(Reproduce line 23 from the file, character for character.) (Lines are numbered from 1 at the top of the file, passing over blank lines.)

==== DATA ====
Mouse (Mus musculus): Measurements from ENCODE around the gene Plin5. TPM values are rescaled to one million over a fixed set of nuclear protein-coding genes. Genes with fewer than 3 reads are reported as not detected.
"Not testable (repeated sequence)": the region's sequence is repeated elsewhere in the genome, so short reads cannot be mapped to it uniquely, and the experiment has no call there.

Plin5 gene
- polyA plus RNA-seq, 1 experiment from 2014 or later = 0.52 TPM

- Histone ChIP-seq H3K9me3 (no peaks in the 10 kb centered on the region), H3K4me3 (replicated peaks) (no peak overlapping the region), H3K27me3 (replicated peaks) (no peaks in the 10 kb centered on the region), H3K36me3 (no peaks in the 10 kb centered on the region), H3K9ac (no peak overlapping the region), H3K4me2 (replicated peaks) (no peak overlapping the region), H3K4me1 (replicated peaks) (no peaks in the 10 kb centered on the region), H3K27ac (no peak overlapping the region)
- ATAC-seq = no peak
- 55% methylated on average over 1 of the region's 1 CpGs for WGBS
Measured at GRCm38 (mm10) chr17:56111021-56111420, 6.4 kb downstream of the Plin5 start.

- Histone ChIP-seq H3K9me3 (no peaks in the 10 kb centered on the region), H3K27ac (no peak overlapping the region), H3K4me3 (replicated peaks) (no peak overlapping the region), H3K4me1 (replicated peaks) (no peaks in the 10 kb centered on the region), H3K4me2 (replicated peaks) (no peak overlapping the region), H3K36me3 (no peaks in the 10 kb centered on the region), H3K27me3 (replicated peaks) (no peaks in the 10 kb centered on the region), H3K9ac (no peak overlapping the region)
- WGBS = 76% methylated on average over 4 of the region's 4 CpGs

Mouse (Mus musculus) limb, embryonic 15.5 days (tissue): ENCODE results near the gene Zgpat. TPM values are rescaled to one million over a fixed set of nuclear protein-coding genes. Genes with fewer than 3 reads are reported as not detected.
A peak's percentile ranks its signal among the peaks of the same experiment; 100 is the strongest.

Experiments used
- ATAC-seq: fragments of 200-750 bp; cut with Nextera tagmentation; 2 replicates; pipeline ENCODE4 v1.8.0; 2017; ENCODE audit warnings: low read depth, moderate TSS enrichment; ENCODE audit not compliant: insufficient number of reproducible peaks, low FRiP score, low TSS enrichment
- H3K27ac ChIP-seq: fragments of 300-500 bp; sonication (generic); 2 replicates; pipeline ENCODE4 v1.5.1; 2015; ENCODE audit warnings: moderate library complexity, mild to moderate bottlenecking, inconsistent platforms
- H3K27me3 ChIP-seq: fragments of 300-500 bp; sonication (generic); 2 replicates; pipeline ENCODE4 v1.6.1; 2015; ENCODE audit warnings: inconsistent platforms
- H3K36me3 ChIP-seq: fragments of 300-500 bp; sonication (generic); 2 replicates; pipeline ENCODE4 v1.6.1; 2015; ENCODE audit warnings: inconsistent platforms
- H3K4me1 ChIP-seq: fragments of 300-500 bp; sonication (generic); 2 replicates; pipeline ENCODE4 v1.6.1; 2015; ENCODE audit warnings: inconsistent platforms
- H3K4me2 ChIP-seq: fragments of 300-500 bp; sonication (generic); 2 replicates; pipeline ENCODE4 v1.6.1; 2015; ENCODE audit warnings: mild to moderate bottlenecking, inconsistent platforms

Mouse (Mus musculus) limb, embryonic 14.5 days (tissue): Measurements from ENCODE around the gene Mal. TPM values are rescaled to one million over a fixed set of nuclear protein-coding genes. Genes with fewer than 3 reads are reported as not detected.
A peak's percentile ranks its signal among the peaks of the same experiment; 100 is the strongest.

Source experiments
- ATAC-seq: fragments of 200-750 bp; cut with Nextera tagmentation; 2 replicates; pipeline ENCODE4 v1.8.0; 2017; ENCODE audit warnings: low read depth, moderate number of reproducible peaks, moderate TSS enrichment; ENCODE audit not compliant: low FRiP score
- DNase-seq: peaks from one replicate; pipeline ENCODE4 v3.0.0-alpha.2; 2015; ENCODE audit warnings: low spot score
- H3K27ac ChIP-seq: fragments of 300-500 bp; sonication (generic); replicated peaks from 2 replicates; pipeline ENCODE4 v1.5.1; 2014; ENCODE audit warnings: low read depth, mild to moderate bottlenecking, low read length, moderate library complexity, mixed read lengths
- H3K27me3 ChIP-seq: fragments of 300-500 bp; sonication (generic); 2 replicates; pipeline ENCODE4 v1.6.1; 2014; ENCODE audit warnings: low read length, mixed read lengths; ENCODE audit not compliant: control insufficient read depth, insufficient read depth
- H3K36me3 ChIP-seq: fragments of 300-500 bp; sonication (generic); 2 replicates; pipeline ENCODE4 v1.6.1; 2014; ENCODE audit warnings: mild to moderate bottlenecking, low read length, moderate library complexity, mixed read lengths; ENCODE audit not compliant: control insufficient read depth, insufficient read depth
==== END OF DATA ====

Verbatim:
- ATAC-seq: fragments of 200-750 bp; cut with Nextera tagmentation; 2 replicates; pipeline ENCODE4 v1.8.0; 2017; ENCODE audit warnings: low read depth, moderate number of reproducible peaks, moderate TSS enrichment; ENCODE audit not compliant: low FRiP score